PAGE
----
Thursday, November 6, 2008

Choosing a theme

I've been bedevilled by indecision for months now on the major project for my current level 3 Painting course at the Open College of the Arts. The task is a series of six paintings on a theme. It doesn't sound so difficult, so what's been the problem?

First, I had immense difficulty choosing the theme. Once you get to thinking about it, there's no such thing as an easy theme. Like an essay in an English course, a series needs a point of view. I think I'm an intuitive painter by nature, and in a way, the idea of painting a series is anti-intuitive. A series needs advance planning and may involve some repetition. But back some months ago I wasn't thinking along those lines. It was more a question of whether to choose something from the list of suggestions offered in the course book and just blaze away, or whether to devise something of my own, or what.

I did try something from the list. One of the options was "Flowers". I paint still life quite often so that would seem to be just the thing, but I didn't feel enthusiastic about it and it fizzled out. No point of view, I thought, or none that I was aware of. I might think diferently about that in future.

Eventually I did come up with a theme, provisionally called "Transitions" that I thought would be exciting to do and would stretch me as a painter. It would focus on different things that had
influenced me over the years. I worked on this for months, and produced a lot of stuff, including numerous experimental studies and a couple of attempts at finished pieces. But somehow, whenever I tried to map out how it would go overall, a sort of visual outline, I had trouble getting past four pieces.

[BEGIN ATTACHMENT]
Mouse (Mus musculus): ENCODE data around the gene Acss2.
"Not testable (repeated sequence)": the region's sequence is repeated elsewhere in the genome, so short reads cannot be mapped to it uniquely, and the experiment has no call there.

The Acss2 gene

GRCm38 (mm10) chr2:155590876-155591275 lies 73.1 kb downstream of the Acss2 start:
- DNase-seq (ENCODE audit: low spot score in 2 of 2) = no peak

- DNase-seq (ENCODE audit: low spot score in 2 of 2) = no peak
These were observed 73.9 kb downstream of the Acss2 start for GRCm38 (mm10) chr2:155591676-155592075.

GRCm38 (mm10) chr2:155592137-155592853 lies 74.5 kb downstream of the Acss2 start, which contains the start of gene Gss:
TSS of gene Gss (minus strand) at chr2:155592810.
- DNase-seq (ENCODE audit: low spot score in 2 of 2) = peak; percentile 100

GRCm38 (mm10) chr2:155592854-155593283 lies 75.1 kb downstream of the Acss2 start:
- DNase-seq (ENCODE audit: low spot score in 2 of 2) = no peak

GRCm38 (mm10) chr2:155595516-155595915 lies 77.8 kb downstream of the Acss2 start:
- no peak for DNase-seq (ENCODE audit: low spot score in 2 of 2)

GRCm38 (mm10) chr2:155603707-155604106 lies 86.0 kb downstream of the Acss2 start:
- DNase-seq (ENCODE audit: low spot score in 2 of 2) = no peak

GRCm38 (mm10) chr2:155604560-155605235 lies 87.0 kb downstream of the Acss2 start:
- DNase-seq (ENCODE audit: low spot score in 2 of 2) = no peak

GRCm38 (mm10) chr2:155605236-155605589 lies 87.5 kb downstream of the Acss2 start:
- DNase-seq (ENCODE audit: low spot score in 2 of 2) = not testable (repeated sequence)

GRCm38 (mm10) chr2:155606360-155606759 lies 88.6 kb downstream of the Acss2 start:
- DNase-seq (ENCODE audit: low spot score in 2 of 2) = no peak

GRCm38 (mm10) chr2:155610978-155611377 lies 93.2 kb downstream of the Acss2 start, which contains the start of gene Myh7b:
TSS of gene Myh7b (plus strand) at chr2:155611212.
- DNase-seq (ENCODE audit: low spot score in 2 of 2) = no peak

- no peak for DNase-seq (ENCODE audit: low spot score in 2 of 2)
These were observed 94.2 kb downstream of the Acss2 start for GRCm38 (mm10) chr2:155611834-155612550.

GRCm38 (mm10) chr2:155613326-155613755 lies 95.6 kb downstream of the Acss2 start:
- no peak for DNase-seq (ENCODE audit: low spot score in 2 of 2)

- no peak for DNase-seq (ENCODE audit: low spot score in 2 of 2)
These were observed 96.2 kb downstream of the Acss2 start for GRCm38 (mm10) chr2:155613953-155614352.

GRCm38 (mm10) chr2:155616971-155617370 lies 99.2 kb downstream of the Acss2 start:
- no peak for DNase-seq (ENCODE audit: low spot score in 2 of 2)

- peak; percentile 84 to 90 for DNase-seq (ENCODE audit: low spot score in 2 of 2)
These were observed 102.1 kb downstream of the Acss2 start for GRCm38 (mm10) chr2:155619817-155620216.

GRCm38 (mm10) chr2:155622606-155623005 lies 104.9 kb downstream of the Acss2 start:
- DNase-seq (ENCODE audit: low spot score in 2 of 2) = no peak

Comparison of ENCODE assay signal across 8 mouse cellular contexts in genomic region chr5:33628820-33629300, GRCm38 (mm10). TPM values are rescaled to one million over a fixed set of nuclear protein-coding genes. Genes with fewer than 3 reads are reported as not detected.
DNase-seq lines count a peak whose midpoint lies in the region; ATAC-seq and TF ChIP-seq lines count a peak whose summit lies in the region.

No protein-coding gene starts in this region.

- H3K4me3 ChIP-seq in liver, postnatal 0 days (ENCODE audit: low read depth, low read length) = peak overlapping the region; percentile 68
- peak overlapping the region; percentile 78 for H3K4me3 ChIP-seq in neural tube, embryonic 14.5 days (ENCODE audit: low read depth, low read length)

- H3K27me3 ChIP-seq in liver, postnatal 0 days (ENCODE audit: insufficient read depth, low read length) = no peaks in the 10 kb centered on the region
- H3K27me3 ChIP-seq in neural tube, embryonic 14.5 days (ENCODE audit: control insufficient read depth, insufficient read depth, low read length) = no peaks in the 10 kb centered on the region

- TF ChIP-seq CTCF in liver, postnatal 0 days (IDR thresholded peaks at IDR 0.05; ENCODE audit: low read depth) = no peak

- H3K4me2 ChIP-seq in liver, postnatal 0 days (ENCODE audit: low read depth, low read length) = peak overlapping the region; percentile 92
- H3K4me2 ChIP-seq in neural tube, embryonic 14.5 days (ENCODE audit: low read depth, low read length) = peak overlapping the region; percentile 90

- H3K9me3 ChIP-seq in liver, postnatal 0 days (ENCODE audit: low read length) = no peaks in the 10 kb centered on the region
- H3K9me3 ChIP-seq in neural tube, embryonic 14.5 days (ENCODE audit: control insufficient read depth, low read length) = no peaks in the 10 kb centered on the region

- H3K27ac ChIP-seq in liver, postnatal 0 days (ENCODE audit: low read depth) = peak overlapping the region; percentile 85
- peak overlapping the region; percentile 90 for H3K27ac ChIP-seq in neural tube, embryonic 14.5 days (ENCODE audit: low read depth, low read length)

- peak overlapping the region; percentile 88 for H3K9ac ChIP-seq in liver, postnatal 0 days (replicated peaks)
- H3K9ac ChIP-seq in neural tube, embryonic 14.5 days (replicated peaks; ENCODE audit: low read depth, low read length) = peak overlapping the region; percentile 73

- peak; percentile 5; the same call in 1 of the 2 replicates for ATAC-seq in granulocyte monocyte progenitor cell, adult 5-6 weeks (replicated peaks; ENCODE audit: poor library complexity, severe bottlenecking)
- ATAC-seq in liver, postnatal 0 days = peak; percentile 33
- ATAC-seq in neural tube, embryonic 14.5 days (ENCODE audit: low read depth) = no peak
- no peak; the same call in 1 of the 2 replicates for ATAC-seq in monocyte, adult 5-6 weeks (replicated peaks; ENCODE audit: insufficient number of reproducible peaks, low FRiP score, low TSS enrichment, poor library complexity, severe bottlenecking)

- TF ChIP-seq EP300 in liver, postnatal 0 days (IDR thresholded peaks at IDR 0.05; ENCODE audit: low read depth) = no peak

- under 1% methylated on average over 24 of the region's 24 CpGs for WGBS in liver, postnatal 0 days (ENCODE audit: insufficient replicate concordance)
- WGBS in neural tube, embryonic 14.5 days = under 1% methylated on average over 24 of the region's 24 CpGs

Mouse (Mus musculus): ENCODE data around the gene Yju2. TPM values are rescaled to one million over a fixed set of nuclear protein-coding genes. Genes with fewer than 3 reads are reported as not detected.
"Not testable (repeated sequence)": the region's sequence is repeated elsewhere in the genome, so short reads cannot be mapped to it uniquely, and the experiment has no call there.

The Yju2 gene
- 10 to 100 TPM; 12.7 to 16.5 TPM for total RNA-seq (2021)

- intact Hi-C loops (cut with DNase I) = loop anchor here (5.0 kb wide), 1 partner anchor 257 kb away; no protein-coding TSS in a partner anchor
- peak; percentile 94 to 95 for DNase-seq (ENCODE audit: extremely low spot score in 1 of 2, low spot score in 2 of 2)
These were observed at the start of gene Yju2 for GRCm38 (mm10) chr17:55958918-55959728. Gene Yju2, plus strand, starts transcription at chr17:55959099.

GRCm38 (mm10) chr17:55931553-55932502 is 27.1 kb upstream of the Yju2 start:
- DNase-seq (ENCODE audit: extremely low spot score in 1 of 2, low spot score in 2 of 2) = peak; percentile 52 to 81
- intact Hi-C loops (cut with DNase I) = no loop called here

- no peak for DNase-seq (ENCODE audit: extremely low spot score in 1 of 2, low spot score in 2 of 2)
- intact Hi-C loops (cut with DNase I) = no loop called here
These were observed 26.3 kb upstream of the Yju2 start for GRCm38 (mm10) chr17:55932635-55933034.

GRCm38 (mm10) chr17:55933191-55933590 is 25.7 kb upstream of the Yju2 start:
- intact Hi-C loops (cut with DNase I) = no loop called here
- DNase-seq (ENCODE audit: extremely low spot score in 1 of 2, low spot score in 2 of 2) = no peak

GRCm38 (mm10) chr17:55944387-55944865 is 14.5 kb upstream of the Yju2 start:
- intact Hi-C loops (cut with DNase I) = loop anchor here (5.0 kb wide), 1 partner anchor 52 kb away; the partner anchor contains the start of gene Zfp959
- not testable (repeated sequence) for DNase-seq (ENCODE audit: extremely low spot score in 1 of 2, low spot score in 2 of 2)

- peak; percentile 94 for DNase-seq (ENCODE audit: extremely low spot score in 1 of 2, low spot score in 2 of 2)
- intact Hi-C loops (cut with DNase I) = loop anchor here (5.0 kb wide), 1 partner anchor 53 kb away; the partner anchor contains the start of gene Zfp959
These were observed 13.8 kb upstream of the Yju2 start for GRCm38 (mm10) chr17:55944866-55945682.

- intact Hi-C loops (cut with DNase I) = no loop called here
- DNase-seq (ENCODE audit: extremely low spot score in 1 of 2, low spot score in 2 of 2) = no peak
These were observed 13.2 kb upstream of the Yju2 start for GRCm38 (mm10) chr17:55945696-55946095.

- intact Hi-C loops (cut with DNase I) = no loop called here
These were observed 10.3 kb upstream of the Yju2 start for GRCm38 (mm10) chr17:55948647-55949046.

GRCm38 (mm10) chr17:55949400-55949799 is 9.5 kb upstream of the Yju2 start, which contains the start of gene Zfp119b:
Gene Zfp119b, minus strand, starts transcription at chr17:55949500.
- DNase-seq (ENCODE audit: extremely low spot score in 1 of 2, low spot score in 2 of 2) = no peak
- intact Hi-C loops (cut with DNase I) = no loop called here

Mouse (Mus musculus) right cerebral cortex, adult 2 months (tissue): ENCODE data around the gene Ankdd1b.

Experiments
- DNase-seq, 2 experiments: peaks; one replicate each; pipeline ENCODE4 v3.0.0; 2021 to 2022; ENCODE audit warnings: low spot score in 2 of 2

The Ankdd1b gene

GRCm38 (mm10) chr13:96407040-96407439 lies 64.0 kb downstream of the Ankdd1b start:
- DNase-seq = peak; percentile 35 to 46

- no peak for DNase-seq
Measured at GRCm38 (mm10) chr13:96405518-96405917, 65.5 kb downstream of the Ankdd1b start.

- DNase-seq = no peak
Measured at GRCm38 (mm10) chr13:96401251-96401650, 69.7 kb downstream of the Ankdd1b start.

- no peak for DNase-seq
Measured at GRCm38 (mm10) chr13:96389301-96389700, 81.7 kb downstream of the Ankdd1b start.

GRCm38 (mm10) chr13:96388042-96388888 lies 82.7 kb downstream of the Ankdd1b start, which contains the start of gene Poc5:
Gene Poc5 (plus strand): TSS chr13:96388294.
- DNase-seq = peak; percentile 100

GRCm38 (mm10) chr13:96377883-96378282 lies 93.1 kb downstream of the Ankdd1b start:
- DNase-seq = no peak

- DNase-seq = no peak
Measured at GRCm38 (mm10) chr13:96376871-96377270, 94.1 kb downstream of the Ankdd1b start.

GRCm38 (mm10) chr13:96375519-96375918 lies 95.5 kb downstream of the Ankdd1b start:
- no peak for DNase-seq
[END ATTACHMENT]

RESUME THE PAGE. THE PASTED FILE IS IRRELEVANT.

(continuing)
One of the problems which I became aware of only gradually was that the "Transitions" idea, while it might be exciting, doesn't play to my strengths, which are drawing and painting from life. This is why "Flowers" or the "Park" might have been a better bet after all, and would be more in line with where I want my so-far non-existent style to go.

However, having put so much into the "Transitions" idea, I was reluctant to drop it altogether without resolution. I wanted to carry it through and see where it would take me. So I had another battle with the dreaded visual outline. I finally got one done, and looking at it objectively, along with research on famous themes such as Monet's Haystacks and Van Gogh's Sunflowers, it became clear that the project as conceived was much too broad and diverse and it lacked cohesion.

So, I narrowed it down and tightened it up, and it changed into more of a "Childhood" theme, which, surprise, surprise, is in the list. It still doesn't play to my strengths, because I live thousands of miles from where I grew up and have to work from family photos and memory. But it's more coherent as a series now, and once I got to this point, making a visual outline of the six pieces went more smoothly.

One of the things I've learned so far is that it's better not to go against one's nature if at all possible. But I'm still glad to be doing this project, however it turns out, because I need to get it out of my system.

I've also learned that, for a series, the visual outline should be done early rather than late. If it's not working out, something may be wrong with the concept.

I'm planning in the next few days or weeks to post one of the pieces in progress at different stages -- good, bad or awful.

1 comment:

michelle tappin said...

I think that it might be a good idea if you work out your ideas as thumbnails. also, ask yourself this:"Do i want to grow?" If the answer is yes,then you might try coming out of your comfort zone.I'm sure you've realized that the assignment gives rise to introspection and self- analysis. Therefore,the compositions will most likely be conceptual.the greatest lesson that you would have learnt from life drawing is HOW TO SEE. Therefore, transfer this ability to your compositions.